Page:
New York Bill Would Create State Process to End Police Qualified Immunity
Tenth Amendment Center

New York Bill Would Create State Process to End Police Qualified Immunity

by Mike Maharrey ALBANY, N.Y. (Jan. 14, 2021) – A bill introduced in the New York Senate would create a process to sue police officers in state court for using excessive force or taking other actions that violate individual rights without the possibility of “qualified immunity” as a defense. Sen. Zellnor Myrie (D-Brooklyn) introduced Senate Bill 1050 (S1050) on Jan. 6. The legislation would create a cause of action in state courts to sue police officers who “under the color of law, subjects, or causes to be subjected, any person within the jurisdiction thereof to the deprivation of any rights, privileges, or immunities secured by the federal or state constitution or laws, or whose exercise or enjoyment of those rights, privileges or immunities has been interfered with or attempted t...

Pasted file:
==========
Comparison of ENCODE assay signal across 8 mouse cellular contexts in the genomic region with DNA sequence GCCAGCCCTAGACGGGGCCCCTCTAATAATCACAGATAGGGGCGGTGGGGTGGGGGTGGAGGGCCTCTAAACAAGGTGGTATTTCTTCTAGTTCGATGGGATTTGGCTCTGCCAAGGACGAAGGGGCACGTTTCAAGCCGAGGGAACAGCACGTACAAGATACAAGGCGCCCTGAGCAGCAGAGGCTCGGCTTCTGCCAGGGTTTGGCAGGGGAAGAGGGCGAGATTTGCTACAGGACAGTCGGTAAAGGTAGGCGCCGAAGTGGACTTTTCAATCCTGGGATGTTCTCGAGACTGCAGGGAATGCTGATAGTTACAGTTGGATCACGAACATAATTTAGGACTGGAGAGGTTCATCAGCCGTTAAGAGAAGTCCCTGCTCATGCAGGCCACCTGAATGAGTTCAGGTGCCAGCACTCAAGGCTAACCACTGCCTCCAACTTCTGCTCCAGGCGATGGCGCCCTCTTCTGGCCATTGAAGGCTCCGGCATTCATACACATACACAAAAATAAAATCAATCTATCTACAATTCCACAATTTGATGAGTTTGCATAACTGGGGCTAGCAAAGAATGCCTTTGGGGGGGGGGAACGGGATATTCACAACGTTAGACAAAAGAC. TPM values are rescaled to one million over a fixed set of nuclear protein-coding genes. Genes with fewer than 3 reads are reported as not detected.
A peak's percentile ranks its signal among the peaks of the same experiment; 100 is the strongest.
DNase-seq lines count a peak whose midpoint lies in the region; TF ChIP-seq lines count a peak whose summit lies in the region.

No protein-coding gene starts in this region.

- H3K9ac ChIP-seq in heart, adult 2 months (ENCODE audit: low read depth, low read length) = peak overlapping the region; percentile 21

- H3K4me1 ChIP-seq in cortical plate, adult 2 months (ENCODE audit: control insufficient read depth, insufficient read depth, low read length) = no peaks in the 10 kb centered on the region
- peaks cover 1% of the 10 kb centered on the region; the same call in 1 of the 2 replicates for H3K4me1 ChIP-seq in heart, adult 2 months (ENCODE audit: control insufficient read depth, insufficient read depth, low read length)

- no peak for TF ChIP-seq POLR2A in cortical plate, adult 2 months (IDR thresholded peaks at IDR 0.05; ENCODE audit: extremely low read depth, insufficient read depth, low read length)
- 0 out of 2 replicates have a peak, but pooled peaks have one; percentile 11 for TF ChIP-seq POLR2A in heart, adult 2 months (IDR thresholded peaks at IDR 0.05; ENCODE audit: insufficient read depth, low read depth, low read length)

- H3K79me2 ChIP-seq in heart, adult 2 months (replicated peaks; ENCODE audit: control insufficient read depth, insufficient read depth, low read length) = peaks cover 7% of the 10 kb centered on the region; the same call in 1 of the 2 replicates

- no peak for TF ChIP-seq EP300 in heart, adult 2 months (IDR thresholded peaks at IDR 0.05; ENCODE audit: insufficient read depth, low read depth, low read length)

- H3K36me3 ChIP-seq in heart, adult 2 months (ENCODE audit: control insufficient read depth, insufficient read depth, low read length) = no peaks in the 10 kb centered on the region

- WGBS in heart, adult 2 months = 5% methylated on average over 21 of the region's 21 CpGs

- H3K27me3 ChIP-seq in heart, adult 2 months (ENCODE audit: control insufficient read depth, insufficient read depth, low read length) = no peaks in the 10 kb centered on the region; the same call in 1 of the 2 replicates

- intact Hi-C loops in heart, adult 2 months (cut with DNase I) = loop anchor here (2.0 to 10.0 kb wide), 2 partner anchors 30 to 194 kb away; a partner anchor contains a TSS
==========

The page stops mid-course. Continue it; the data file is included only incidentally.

U.S. Post Office Now Part of Growing Federal Biometric Surveillance Network
Tenth Amendment Center

U.S. Post Office Now Part of Growing Federal Biometric Surveillance Network

by  jprivate Are American’s ready for a national United States Postal Service (USPS) biometric criminal background check program? What initially started out as an employee criminal background screener program has morphed into a biometric criminal background check program for the public. In 2019, the USPS innocuously began installing fingerprint scanners in post offices so they could scan potential employees. The USPS used fingerprint scanners and the National Agency Check with Inquiries (NACI) to conduct in-depth background checks. “NACI investigations are conducted for all newly hired employees as part of the post-hiring process. Based on the NACI results, the Postal Service makes a final suitability determination and the employee is either retained or separated. During the h...